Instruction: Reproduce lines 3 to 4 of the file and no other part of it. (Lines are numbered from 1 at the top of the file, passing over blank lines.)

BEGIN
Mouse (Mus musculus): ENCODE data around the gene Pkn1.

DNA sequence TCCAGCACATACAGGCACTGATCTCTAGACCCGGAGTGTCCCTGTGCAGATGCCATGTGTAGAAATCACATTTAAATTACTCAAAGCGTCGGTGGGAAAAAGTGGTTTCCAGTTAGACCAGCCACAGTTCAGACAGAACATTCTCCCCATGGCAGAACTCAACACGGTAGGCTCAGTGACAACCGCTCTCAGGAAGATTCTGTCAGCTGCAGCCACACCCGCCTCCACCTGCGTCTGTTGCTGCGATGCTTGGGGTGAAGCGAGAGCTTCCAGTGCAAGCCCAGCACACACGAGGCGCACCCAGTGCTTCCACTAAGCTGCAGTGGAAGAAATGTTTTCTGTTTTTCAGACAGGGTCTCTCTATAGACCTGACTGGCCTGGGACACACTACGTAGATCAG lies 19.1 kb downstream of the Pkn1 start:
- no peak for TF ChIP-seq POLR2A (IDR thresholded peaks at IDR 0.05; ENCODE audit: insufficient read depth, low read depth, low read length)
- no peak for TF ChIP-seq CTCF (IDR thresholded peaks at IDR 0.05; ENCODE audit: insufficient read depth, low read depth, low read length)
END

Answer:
- no peak for TF ChIP-seq POLR2A (IDR thresholded peaks at IDR 0.05; ENCODE audit: insufficient read depth, low read depth, low read length)
- no peak for TF ChIP-seq CTCF (IDR thresholded peaks at IDR 0.05; ENCODE audit: insufficient read depth, low read depth, low read length)